As BSP MPs desert the party, Lok Sabha election to be a reckoning for Mayawati

BSP MP Ritesh Pandey’s defection to the BJP on Sunday is part of a continuum of BSP MPs looking elsewhere for political refuge

February 26, 2024 05:25 pm | Updated 05:58 pm IST - NEW DELHI

BSP chief Mayawati. File

BSP chief Mayawati. File | Photo Credit: ANI

In the 2019 Lok Sabha election, the Bahujan Samaj Party (BSP) saw 10 MPs get elected on its tickets. The run-up to the 2024 General Election, however, appears to be more like a countdown of their diminishing numbers as many of these MPs are looking for and securing different political options.

BSP MP Ritesh Pandey’s defection to the BJP on February 25 afternoon is actually part of a continuum of BSP MPs looking elsewhere for political refuge, with Ghazipur MP Afzal Ansari already securing the Samajwadi Party’s (SP) ticket for the seat.

On Sunday itself, Shyam Singh Yadav, BSP MP from Jaunpur participated in the Congress-led Bharat Jodo Nyay Yatra, where SP chief Akhilesh Yadav was also present. While Mr. Shyam Singh Yadav said on record that he considered the yatra an apolitical venture, there is talk that he met with Mr. Akhilesh Yadav before the yatra, and that he may secure a ticket for himself from the SP.

The Bharat Jodo Nyay Yatra also made an interesting detour in its Uttar Pradesh leg — while originally expected to go straight from Moradabad to Sambhal, at the request of BSP MP Danish Ali, the yatra took a route via the latter’s Lok Sabha constituency of Amroha, a signal that Mr. Ali too might be on his way to the Congress. Several other MPs are also looking at options, while some more are looking at the BJP and are waiting for political equations to settle.

When he quit, Mr. Pandey said that he had tired of waiting to be engaged with the BSP leadership, and of not being involved in the party’s activities. Ms. Mayawati, in a series of tweets, asked the MPs to introspect on whether they are serving the larger “Bahujan movement” or just going “hither and tither spreading the word that party is weak”.

Ever since the advent of Prime Minister Narendra Modi at the pole position in the BJP and the government, his party has been successful in weaning away non-Yadav Other Backward Classes (OBC) and non-Jatav Schedule Castes (SC) from the two big parties in Uttar Pradesh — the SP and the BSP. While the SP is aided by the fact that it has the additional support of minorities, and Yadav-dominated seats where both these communities can be dominant, the BSP has been left out in the cold.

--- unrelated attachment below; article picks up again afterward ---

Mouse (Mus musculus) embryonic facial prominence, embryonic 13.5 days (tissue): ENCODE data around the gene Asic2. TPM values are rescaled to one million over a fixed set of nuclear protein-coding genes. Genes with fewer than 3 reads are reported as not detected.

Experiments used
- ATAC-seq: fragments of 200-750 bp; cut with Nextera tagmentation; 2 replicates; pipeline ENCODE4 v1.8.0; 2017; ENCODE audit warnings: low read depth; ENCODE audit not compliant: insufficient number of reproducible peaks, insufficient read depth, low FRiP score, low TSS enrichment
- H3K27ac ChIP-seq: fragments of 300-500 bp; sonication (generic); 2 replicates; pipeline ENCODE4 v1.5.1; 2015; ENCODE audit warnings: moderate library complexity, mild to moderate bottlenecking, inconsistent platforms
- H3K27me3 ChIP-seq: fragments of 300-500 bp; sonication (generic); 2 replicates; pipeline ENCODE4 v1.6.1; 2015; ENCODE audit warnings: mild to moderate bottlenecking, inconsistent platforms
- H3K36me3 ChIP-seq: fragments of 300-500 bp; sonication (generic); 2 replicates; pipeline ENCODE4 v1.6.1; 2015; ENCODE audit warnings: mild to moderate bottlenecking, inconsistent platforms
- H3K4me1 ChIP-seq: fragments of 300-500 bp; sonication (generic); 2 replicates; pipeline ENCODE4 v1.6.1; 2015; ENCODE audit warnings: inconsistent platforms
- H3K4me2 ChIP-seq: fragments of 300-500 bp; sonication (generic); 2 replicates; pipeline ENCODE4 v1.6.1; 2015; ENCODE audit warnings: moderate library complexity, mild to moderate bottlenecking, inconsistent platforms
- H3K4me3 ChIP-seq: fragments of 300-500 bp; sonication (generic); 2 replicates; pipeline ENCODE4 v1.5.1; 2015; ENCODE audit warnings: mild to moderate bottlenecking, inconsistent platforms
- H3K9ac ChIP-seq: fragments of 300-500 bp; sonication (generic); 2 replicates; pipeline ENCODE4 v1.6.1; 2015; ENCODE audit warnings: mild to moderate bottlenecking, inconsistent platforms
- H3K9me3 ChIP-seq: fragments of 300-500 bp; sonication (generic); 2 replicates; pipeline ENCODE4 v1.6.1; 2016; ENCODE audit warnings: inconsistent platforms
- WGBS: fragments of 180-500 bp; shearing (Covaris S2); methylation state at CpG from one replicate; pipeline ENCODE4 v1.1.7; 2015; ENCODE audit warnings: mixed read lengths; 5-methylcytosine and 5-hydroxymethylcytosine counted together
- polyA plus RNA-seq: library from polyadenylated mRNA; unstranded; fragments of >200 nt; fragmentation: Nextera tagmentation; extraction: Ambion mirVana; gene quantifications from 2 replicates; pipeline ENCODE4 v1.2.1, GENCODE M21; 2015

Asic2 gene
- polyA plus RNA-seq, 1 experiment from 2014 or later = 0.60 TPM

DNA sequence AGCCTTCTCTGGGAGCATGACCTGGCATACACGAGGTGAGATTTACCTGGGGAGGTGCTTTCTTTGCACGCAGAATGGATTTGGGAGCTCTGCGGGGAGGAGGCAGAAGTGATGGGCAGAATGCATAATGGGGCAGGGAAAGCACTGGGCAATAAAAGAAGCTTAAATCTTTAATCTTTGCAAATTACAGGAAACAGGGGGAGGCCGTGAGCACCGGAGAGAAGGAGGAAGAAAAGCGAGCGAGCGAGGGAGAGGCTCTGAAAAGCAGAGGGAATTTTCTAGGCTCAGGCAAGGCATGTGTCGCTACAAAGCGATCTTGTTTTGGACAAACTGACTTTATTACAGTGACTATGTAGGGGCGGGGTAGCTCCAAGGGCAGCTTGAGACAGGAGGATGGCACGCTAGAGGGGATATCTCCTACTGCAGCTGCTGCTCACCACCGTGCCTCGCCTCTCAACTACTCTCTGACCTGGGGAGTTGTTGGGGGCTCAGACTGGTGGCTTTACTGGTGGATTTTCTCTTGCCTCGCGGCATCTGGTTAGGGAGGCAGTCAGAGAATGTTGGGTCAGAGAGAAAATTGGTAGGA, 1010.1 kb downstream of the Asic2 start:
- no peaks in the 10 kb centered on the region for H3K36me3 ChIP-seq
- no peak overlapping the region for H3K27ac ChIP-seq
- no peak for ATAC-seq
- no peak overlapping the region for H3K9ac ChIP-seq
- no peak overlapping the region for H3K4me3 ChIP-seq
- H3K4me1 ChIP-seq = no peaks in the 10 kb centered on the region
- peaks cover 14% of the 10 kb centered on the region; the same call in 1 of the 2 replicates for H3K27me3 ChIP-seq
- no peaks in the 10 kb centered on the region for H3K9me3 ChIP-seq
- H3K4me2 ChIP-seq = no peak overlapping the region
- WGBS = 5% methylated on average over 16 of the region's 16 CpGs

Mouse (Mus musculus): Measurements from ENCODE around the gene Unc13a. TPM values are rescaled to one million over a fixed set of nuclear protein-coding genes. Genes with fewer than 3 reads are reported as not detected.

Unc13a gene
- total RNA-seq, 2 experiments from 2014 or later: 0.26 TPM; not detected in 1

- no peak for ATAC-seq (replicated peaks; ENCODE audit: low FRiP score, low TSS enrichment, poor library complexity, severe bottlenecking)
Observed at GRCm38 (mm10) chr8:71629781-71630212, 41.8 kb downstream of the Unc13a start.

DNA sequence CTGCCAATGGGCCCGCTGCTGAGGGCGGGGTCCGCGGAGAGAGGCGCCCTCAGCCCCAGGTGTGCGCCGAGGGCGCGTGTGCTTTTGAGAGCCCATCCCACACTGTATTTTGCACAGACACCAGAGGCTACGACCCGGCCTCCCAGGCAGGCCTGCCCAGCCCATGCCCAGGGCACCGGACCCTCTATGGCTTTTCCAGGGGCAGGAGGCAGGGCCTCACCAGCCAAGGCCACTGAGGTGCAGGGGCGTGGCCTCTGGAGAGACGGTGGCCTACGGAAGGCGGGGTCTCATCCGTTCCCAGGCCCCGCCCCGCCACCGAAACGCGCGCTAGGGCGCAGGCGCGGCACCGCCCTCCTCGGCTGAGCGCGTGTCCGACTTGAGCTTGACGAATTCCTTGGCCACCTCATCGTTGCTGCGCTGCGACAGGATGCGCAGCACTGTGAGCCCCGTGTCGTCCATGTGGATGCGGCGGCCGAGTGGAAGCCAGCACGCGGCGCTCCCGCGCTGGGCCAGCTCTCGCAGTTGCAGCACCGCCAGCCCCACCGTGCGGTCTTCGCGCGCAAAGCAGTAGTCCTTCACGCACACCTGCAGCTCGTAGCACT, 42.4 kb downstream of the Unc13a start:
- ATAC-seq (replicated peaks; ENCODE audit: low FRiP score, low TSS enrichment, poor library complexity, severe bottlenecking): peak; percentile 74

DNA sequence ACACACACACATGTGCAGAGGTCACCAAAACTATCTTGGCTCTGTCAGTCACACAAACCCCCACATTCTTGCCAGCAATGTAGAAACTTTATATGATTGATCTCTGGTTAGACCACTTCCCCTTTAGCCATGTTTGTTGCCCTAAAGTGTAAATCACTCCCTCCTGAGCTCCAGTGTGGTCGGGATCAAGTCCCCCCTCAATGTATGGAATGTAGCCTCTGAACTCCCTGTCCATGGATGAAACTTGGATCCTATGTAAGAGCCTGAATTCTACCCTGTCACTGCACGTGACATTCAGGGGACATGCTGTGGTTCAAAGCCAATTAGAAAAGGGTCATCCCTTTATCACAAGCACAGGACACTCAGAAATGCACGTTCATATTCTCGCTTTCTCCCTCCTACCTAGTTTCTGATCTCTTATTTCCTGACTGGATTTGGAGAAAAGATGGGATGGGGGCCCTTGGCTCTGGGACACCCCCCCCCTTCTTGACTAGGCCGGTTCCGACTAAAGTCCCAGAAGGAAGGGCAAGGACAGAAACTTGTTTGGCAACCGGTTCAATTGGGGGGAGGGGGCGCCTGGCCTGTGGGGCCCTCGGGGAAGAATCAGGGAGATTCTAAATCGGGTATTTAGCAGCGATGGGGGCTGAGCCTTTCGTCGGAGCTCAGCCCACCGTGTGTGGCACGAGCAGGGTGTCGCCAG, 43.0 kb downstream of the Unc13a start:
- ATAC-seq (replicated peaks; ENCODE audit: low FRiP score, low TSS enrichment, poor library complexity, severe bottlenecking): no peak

“The BSP’s 12-13% Jatav and Dalit vote bank is still with the party, but its winnability was always secured when it reached out across caste lines to other castes. The only two ways for Mayawati to do is either through alliances with other parties, like she did with the SP in 2019, or by putting up strong candidates from various communities,” political scientist Badri Narayan, author of the well-regarded biography, Kanshi Ram: Leader of the Dalits, on the BSP’s founder, said. 

“Mayawati has the potential to reach out across caste lines, as she demonstrated in 2007, but somehow, she is not acting on it currently,” he added. “She has maintained equidistance from the BJP and the Opposition, but that has left her in the cold, unlike Naveen Patnaik, who also follows the same strategy, but with greater effect.”

BSP MPs have conveyed that the fire and brimstone of Ms. Mayawati’s leadership has dimmed somewhat, with one MP telling The Hindu that on issues like the Citizenship Amendment Act (CAA) and the abrogation of Article 370, he received calls from Ms. Mayawati, questioning him on why he was “so attacking” on the government in Parliament. For the erstwhile big third force in U.P., with only on MLA in the Assembly and a deserting flock, the 2024 Lok Sabha election will be a reckoning for sure.

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